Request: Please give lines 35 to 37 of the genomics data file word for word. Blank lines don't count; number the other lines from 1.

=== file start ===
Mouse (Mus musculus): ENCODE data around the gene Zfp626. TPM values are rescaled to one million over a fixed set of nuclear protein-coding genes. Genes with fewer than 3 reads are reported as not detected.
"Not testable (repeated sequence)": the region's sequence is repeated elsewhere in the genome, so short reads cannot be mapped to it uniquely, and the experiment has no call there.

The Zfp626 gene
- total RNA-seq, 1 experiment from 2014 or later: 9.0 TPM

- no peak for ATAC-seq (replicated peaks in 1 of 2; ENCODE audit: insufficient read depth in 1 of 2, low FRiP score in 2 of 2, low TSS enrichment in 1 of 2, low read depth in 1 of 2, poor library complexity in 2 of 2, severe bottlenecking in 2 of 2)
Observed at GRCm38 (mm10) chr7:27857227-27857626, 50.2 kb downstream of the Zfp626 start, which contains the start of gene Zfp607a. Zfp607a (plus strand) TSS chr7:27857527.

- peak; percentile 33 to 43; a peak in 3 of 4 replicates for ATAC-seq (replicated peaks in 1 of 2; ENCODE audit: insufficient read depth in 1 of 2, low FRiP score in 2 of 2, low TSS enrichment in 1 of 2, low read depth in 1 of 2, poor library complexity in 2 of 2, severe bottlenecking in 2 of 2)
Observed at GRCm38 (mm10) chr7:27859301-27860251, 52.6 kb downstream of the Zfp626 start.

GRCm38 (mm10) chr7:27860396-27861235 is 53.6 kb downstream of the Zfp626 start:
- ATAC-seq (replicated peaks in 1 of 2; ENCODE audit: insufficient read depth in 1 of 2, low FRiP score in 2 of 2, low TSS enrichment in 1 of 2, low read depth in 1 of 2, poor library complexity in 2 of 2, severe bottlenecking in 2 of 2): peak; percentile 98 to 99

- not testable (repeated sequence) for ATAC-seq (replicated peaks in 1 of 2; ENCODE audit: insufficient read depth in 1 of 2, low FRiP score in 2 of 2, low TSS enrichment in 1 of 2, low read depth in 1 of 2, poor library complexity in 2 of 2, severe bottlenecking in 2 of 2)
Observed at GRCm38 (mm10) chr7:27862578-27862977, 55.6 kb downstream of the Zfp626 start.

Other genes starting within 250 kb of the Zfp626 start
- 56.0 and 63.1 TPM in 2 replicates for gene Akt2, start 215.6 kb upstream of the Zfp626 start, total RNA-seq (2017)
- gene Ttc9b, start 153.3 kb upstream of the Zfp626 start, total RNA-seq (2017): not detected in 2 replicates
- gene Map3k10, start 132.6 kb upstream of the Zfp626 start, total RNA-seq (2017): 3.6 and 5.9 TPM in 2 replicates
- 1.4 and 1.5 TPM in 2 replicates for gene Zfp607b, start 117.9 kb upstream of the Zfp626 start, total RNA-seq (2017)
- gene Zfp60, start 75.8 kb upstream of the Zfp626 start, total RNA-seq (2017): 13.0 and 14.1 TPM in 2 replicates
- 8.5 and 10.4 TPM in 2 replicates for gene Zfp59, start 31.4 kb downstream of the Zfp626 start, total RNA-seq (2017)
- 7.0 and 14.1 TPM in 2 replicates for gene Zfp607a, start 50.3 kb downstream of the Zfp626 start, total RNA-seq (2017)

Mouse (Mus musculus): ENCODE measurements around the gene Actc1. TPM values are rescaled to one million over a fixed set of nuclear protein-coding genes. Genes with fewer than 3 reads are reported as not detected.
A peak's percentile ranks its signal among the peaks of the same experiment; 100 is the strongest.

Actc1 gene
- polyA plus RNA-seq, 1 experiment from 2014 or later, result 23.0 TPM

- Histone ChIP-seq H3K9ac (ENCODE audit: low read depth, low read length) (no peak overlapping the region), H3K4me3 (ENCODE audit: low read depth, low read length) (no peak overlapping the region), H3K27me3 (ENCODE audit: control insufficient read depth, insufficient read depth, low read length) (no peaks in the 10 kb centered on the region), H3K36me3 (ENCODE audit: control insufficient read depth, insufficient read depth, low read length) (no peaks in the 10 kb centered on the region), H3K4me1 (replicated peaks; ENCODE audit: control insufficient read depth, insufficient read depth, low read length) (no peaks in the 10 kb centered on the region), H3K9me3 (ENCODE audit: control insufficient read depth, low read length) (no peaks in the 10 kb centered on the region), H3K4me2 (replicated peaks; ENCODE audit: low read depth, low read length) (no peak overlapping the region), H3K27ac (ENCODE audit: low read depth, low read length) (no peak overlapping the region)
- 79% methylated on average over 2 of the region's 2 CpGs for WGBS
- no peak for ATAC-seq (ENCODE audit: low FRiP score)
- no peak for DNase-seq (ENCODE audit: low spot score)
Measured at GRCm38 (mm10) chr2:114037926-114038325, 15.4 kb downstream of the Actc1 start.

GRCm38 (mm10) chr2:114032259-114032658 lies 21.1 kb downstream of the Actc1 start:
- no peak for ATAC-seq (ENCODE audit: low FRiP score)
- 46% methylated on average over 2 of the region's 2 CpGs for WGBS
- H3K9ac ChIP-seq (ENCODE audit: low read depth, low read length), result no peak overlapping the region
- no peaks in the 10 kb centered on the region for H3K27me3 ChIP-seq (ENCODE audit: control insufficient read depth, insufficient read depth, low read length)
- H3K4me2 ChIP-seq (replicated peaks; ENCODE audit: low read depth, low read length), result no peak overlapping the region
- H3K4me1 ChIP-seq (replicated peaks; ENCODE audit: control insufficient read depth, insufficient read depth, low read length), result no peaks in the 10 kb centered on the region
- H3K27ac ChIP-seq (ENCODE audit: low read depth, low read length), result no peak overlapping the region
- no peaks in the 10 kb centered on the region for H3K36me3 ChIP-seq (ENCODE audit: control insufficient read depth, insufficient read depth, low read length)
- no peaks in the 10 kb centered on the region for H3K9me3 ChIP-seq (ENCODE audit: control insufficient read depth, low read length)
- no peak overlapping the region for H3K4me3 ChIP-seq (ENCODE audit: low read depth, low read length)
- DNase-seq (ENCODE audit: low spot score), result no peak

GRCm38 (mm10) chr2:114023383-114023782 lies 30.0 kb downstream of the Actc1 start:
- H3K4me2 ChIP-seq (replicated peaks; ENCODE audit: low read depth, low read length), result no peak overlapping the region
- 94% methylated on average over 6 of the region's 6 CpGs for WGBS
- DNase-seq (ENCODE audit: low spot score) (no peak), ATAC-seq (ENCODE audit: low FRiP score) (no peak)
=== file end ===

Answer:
- H3K4me2 ChIP-seq (replicated peaks; ENCODE audit: low read depth, low read length), result no peak overlapping the region
- H3K4me1 ChIP-seq (replicated peaks; ENCODE audit: control insufficient read depth, insufficient read depth, low read length), result no peaks in the 10 kb centered on the region
- H3K27ac ChIP-seq (ENCODE audit: low read depth, low read length), result no peak overlapping the region